For the creation of an index these characteristics have to be included and because reference  is made to the CMS TYPO3, it is necessary to derive components from the TYPO3 structure  which should be investigated. It is possible to select the following components and investigate them in more detail: 

  • Operating system (ex. Linux, Microsoft Windows, macOS) 
  • Execution environment (e.g. PHP) 
  • Web server (e.g. Apache, Nginx, Microsoft IIS, Caddy Server) 
  • Database (e.g. MariaDB, Microsoft SQL Server, MySQL, PostgreSQL, SQLite) 
  • System extensions and 3rd party extensions 
  • Configuration and customization options in the backend and frontend (e.g. Tsconfig, TypoScript, Fluid Template Engine) 
  • Support and documentation

In addition, there are CMS-independent characteristics such as the human factor, including  skills and dependencies among employees and suppliers, as well as characteristics of a web  application such as privacy and accessibility implementation.

Survey for the Calculation of an Index for Digital Sovereignty 

A digital sovereignty index can be calculated with the help of a survey. This involves reference to vendors, certain technologies, or people. The aim is to identify where a lock-in effect or other problems that affect digital sovereignty may occur. 

The index has a color scale that indicates the degree of digital sovereignty. The score ranges from a green A for optimal application to a red E for a very large number of non-compliances. There are points that have a positive or negative impact on the index. Examples of these can be found in the figure below. 

The following survey is designed to help to identify the areas in which digital sovereignty  may be violated. The 20 statements are to be rated according to the following scale: 

1 = Do not agree 
2 = Rather not agree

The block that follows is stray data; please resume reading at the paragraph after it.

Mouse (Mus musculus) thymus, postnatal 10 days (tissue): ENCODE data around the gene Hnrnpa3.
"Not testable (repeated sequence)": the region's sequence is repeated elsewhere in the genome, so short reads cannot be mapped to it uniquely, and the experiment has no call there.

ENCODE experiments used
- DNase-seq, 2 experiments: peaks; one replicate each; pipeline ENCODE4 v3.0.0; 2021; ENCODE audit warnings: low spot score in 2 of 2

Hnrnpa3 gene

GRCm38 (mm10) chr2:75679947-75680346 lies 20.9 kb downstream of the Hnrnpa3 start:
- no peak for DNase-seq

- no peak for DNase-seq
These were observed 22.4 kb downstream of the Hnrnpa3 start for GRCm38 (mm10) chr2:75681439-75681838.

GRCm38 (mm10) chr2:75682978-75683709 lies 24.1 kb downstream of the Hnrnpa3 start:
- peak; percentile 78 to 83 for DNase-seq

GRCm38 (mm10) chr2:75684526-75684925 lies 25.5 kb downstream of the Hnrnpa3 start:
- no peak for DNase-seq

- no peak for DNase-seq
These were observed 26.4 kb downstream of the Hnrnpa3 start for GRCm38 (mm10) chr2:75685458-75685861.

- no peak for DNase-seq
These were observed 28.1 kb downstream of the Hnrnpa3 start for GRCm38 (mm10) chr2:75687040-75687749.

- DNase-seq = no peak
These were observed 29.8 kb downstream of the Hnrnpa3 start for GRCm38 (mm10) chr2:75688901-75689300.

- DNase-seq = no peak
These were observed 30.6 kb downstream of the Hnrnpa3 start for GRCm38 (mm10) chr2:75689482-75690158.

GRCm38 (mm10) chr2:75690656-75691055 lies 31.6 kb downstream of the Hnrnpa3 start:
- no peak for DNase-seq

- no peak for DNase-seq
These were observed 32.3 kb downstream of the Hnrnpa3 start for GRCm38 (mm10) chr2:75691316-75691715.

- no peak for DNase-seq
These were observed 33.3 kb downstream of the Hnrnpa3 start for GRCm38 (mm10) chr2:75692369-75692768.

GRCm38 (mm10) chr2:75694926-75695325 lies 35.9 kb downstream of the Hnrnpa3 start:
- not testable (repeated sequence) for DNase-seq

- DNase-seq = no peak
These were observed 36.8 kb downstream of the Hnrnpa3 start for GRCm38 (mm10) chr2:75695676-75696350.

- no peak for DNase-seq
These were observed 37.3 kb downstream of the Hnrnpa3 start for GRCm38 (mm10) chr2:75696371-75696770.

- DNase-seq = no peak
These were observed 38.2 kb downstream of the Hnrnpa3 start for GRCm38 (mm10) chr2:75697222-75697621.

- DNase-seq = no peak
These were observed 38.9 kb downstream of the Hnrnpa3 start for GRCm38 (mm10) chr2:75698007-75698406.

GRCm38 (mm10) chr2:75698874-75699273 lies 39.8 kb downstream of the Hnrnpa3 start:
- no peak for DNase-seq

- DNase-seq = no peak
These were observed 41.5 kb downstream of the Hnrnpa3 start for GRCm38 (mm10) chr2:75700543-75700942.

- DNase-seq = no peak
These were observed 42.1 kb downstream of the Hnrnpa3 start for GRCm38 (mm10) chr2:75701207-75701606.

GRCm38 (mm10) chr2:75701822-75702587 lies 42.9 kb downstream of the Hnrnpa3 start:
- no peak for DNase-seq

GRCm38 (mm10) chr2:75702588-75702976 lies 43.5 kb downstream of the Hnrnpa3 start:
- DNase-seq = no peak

3 = Undecided 
4 = Rather agree  
5 = Agrees 

CMS in General 

  • The CMS is written in a digitally sovereign programming language such as PHP or Python.
  • The CMS can be described as digitally sovereign. 
  • The CMS is on a high technical level. 
  • The CMS is on a current and LTS version. 
  • The CMS is extendable (e.g. by extensions or plugins). 
  • All installed components are necessary and in use. 
  • All installed components are on a high technical level and in a LTS version. 


  • Open source software is used for the operating system. 
  • The operating system is on a current and stable version. 
  • The execution environment (e.g. PHP) is on a current and stable version.
  • Open source software is used for the web server. 
  • The web server is on a current and stable version. 
  • Open source software is used for the database. 
  • The database is on a current and stable version. 

Configuration and Customization 

  • Back-end settings (e.g. general or user-specific settings) can be reused fully or partly  when migrating to another CMS. 
  • Frontend settings (e.g. page templates, page settings) can be reused fully or partly when migrating to another CMS. 

Web Application 

  • The web application is user-friendly and accessible. 
  • The web application is secure and compliant with privacy requirements.

Human Factor

  • The employees have the necessary skills to work with the CMS. 
  • There is no problem with personnel changes or moving to another service provider who takes care of the CMS. 

The scores should be summed up. The final result of the index calculation is shown in the  following figure.

Final Note

Most of the statements in the survey are formulated very generally, and it can be assumed  that many other aspects have to be examined in order to evaluate such a statement: 

Example 1

The statement “there is no problem with personnel changes or moving to another service provider who takes care of the CMS” indirectly includes the question of how well everything is documented and whether there are strong dependencies on individual employees within the company. 

Example 2

Statements such as “web application is user-friendly and accessible” must consider  numerous aspects, for example, whether guidelines such as WCAG are to be complied with. 

Example 3

For some components, it should be checked if they are open source or proprietary software; in this context, it would be possible to make more precise differentiations and to check other licensing models for restrictions and dependencies. There is shared-source software, where the source code is made available to selected individuals or groups, as is the case with Microsoft, for example. Another model is dual licensing, where a software is available under different licenses, such as MySQL. 

This test is useful for CMS-based web applications in general and not only for TYPO3, but it is not very detailed and should only be used as an impulse to explore the topic of digital sovereignty.


Additional contributors for this article
  • Reviewer : Claudia Nölker
  • Reviewer : Felicity Brand
  • Content Publisher : Mathias Bolt Lesniak